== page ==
Mexico’s financial system is stable but global risks weigh – central bank

MEXICO CITY, June 15 (Reuters) – Mexico’s financial system is resilient and sound despite international economic and geopolitical volatility, the central bank chief said on Wednesday when presenting the monetary authority’s financial stability report.

“The Mexican financial system maintains a solid and resilient position,” the central bank said in its semi-annual stability report, stressing that the country meets minimum capitalization levels.

Earlier on Wednesday, the US Federal Reserve raised its benchmark interest rate by three-quarters of a percentage point in a bid to stem stubbornly high inflation as well as an expected economic slowdown and rising unemployment for the major partner. trade from Mexico. Read more

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Mexico’s central bank governor Victoria Rodriguez said the bank would analyze the Fed’s decision and take it into account, along with other factors, before voting later this month on whether to raise interest rates or not.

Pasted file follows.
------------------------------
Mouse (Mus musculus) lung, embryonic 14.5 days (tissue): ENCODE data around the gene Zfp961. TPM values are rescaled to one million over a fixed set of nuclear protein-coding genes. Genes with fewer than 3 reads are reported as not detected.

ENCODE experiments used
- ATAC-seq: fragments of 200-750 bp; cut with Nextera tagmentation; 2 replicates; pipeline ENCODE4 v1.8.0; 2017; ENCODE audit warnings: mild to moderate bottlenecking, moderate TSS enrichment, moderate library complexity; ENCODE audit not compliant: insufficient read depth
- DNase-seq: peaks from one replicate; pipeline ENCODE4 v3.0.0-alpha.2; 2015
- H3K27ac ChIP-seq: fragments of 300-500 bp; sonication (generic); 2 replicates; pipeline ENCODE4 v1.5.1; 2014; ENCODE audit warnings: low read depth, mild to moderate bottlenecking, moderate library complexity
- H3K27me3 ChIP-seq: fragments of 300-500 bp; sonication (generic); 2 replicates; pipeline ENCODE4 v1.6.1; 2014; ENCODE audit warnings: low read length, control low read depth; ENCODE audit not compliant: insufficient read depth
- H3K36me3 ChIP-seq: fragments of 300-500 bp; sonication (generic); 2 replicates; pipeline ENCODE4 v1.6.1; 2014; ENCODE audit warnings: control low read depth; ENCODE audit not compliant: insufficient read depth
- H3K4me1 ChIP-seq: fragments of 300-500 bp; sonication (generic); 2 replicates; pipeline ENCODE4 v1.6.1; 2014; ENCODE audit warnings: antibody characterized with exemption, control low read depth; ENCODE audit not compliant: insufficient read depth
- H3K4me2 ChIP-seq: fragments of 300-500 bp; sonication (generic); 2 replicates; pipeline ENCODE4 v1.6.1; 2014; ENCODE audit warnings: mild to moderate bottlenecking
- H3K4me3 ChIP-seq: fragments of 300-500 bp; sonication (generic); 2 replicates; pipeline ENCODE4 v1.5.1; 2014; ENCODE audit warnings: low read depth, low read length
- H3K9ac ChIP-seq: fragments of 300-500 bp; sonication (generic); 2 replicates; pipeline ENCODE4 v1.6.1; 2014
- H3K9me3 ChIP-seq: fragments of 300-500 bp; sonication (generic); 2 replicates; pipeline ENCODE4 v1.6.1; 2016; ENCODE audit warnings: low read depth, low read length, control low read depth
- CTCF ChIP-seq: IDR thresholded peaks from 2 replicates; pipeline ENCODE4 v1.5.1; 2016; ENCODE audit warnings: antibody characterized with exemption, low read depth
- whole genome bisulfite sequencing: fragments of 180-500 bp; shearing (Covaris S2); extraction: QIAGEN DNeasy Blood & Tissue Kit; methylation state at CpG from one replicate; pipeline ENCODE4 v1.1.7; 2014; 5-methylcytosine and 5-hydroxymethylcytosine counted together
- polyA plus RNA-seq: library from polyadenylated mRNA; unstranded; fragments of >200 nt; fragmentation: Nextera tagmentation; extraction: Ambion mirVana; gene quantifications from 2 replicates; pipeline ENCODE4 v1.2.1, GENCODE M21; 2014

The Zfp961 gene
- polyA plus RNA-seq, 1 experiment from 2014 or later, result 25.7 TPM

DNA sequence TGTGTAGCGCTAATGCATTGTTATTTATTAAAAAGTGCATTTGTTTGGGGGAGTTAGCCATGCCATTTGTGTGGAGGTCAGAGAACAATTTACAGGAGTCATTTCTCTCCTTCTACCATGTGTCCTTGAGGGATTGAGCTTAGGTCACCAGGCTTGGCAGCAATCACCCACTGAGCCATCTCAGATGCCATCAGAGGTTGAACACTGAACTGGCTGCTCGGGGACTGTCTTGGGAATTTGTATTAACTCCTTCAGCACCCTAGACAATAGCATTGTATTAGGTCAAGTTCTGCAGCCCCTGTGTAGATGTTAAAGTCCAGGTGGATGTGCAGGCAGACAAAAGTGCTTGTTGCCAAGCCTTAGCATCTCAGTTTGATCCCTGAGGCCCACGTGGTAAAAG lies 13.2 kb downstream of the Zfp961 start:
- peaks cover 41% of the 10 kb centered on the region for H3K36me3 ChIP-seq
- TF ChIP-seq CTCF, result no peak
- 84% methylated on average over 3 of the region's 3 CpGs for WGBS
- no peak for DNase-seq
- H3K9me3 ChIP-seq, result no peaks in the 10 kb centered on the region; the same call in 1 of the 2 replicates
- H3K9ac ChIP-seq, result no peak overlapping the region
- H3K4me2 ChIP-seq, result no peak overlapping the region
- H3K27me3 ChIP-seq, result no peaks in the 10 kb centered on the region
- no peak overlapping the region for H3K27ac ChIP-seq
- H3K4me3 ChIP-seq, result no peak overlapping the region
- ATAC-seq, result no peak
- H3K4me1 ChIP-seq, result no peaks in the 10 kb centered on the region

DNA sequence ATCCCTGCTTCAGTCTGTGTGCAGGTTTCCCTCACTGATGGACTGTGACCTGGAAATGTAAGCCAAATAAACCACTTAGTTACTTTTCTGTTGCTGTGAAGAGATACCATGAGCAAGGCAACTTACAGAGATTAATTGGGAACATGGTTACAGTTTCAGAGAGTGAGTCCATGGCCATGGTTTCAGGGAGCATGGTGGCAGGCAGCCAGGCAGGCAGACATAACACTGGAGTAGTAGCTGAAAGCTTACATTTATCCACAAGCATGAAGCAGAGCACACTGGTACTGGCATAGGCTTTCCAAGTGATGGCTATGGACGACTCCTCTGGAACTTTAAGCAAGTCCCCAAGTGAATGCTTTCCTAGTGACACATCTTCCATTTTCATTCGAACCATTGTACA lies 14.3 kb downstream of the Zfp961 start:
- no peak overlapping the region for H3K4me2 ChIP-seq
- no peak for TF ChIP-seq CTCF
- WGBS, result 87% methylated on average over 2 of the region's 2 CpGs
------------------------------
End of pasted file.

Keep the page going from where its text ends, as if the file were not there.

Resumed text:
A central bank deputy governor, Jonathan Heath, said a 75 basis point hike was likely.

“Obviously we have to vote… In my opinion there will be a majority and we are going to see a 75 basis point increase,” he said last week. Read more

Mexico’s central bank warned in its report that financial stability faces risks due to the lingering effects of the COVID-19 pandemic, the repercussions of Russia’s invasion of Ukraine, and global inflationary pressures.

Banxico, as the bank is known, also warned of weaker-than-expected global economic growth, prolonged and deepening weakness in consumption and domestic investment in Mexico, and possible adjustments to the credit rating of the public oil company Pemex.

“I would like to emphasize that our country, compared to other emerging economies, has strong fundamentals both fiscally and monetary policy,” Rodriguez said at a conference accompanying the report.

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Reporting by Brendan O’Boyle and Kylie Madry; Editing by David Alire Garcia, Grant McCool and Diane Craft

Our standards: The Thomson Reuters Trust Principles.

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Don F. Davis